FAULT TOLERANCE – Where Do You Draw the Line?
December, 2010 - by Frank Kurz
We live in an age of computers and so-called smart devices. I remember another age (all right, what you’re about to read is going to really date me). I remember muscle cars and eight tracks and, more often than not, you’d hear the “Hippy Hippy Shake” when you tuned in to your favourite radio station. Turning the key of my 1968 Buick Skylark would trigger a simple relay to switch current to the starter and an ignition coil would provide the spark to make the beast purr. A lamp on a smoke detector card in an Edwards 6500 that didn’t work, meant you’d plug in a new one. Troubleshooting a problem was simple and didn’t involve fancy diagnostic computers, USB ports, software, downloading, and plug and play. It either worked or it didn’t.
As we move deeper into the digital age, we’ve come to expect a certain number of glitches and blue screen errors, all of which got me to thinking about how far we’ve progressed (or regressed). As I write this (on my laptop), I’m waiting for my desktop computer to restart. For some reason it’s taking inordinately long considering the computer’s pedigree (the “Ultimate” behind “Windows 7” really stands for “ultimately frustrating”, so be warned). Manufacturers want you to believe that we’re all benefiting from the marvellous technical advances they’ve achieved. Lawnmowers that start with one pull and the like. In his youth, my dad used the people-powered version, called a scythe. You sharpened the sucker on your favourite whetstone and away you went. Simple. Effective. And green!
These days we’ve all developed a high degree of “fault tolerance”. We wait patiently while our computer screen tells us Windows is updating (or in my case – restarting) which is why you’ve caught me reflecting on the fact that there are a few jobs out there where faults and error screens aren’t tolerated - like life safety equipment or its service. The numbers of faulty inspections and bogus verifications that have recently come to light have demonstrated to me that our industry needs an enema. We need to flush the bad players out so we can focus on delivering on what we (as committed professionals) have all promised to the various communities we serve: Life Safety.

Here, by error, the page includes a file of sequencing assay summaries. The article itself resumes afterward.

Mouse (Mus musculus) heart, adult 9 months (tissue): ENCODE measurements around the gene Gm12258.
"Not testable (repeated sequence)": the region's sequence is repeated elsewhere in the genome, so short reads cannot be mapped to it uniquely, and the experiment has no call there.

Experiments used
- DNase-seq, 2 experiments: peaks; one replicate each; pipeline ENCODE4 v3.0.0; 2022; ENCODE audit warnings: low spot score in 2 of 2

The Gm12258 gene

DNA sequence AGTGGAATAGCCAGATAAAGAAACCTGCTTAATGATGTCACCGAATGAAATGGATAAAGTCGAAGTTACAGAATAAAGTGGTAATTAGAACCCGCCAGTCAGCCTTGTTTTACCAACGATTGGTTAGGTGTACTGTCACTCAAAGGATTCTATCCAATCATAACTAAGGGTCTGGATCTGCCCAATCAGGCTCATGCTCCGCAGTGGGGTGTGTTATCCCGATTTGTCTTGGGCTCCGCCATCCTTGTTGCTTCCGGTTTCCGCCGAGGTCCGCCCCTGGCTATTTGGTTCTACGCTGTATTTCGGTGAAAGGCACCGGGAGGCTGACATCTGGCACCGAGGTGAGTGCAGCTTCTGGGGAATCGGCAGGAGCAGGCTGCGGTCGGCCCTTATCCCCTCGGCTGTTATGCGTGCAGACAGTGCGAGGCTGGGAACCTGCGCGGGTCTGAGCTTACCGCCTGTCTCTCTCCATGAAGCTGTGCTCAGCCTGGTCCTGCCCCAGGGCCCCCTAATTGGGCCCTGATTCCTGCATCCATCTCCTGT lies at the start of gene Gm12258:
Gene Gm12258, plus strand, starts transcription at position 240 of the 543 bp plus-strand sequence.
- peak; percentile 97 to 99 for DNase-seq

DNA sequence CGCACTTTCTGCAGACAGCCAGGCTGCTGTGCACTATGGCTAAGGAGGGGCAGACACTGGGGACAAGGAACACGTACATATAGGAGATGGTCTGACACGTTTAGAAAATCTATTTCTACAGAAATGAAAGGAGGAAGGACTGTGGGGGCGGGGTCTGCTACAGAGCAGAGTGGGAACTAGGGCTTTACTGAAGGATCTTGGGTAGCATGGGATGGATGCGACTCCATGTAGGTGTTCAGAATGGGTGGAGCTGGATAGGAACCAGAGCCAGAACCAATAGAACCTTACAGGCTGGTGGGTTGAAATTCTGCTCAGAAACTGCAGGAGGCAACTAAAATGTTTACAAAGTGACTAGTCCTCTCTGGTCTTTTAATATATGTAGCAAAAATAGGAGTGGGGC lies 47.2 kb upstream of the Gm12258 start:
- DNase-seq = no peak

In a recent conversation I had with a manufacturer's rep, it was suggested that I stop assuming the role of a policeman. My first reaction was: Who, me? He went on to say that I could (should) work with certain other individuals rather than be at loggerheads, unnecessarily confrontational, and a troublemaker. I reminded him that as a fire alarm verifier, I have an obligation to report deviations in an installation and that the Standards to which I work (the very same ones certain others deliberately ignore) don't allow me the luxury of choosing what is acceptable in order to smooth the way for the Contractor (or individual) that hired me. He went on to describe a whole host of errors he continues to witness in numerous installations he's seen across Canada, and then remarked how he couldn't understand what was so different about British Columbia (and particularly Vancouver). He stated he'd never encountered a market that was so (in his view) intensely combative.
The reason is simple. “As plain as the nose on your face” (to quote a common turn of phrase). Vancouver happens to be one of a few Lower Mainland jurisdictions that have adopted by-laws